After multiple requests for comment, MDF directed the News to John Walsh of Licari, Walsh & Sklaver, their legal representation. Walsh did not immediately respond to the request for comment. 

Approximately 20 members of Unidad Latina en Acción, including Becerra on crutches, protested in front of MDF offices in North Branford on Thursday. ULA had previously held a protest on Feb. 23. Chanting “Shame on MDF!” ULA members charged MDF with exploiting and intimidating their workers. 

About ten minutes into the protest, an MDF employee called the police. Four Branford Police Department officers arrived and eventually left once they confirmed that the protestors were not blocking the road, according to BFD Sergeant Christopher Romanello. 

Photos by Laura Ospina.

ULA members also condemned what they called an “act of intimidation” against Becerra outside of 200 Peck St., where he lives, on Saturday. Becerra said that an unknown man followed him, told him he had a message from “the boss,” and said that if he did not drop his workers’ compensation complaint, he would “return to [Guatemala] in a wooden box.”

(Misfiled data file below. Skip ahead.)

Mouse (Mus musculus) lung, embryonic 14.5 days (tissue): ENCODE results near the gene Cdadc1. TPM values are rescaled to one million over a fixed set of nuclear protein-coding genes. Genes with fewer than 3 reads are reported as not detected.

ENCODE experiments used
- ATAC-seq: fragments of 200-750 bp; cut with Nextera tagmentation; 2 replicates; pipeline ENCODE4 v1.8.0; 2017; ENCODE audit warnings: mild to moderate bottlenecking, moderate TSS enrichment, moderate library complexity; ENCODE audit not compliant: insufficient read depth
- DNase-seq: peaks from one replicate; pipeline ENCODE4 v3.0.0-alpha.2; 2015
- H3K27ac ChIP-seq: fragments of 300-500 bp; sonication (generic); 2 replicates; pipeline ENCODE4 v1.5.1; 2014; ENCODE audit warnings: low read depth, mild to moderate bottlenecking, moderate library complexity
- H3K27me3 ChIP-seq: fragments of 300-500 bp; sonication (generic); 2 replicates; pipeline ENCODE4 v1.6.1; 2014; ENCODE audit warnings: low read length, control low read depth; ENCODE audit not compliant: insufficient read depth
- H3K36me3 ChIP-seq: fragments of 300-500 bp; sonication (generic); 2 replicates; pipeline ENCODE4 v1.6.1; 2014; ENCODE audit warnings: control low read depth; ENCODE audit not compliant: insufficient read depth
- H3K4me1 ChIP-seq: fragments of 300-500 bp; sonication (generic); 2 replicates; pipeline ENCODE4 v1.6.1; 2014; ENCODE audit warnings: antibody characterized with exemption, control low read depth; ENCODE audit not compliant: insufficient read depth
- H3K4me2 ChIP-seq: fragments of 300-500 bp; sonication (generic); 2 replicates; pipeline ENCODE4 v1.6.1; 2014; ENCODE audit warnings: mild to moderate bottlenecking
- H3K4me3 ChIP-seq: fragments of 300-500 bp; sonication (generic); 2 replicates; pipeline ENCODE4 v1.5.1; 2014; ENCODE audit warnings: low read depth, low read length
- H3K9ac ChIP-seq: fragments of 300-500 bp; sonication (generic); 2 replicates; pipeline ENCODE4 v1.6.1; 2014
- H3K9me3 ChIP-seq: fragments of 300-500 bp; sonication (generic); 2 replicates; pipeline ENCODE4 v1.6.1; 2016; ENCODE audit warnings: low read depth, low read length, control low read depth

The News was unable to independently verify these claims.

“I protested to support [Becerra] because he doesn’t have a job or money for food,” Alexandra Rodriguez, a ULA member at the protests, said in Spanish. “[Becerra’s situation] could happen to any of us. We need to support others and make sure people who don’t have family in the area feel supported so that this group is their family.” 

Roselia Aquino, another ULA member who attended the protests, said that, like Becerra, her brother-in-law suffered a workplace fall when fixing the roof of a house without safety equipment. Aquino condemned the boss’s practice of making workers buy their own safety equipment, saying that it should be the boss’s responsibility. Two years later, Aquino said that her brother-in-law still needs surgery. 

Becerra’s “labor torment” 

Becerra said that MDF eroded his dignity as a worker on his first day of working for the company in July. When he first arrived in New Haven on a working visa sponsored by MDF, Becerra said he was shown his accommodation for the next several months: an approximately 8-by-8-foot room to be shared by three people, with mattress pads on the ground as the only furniture.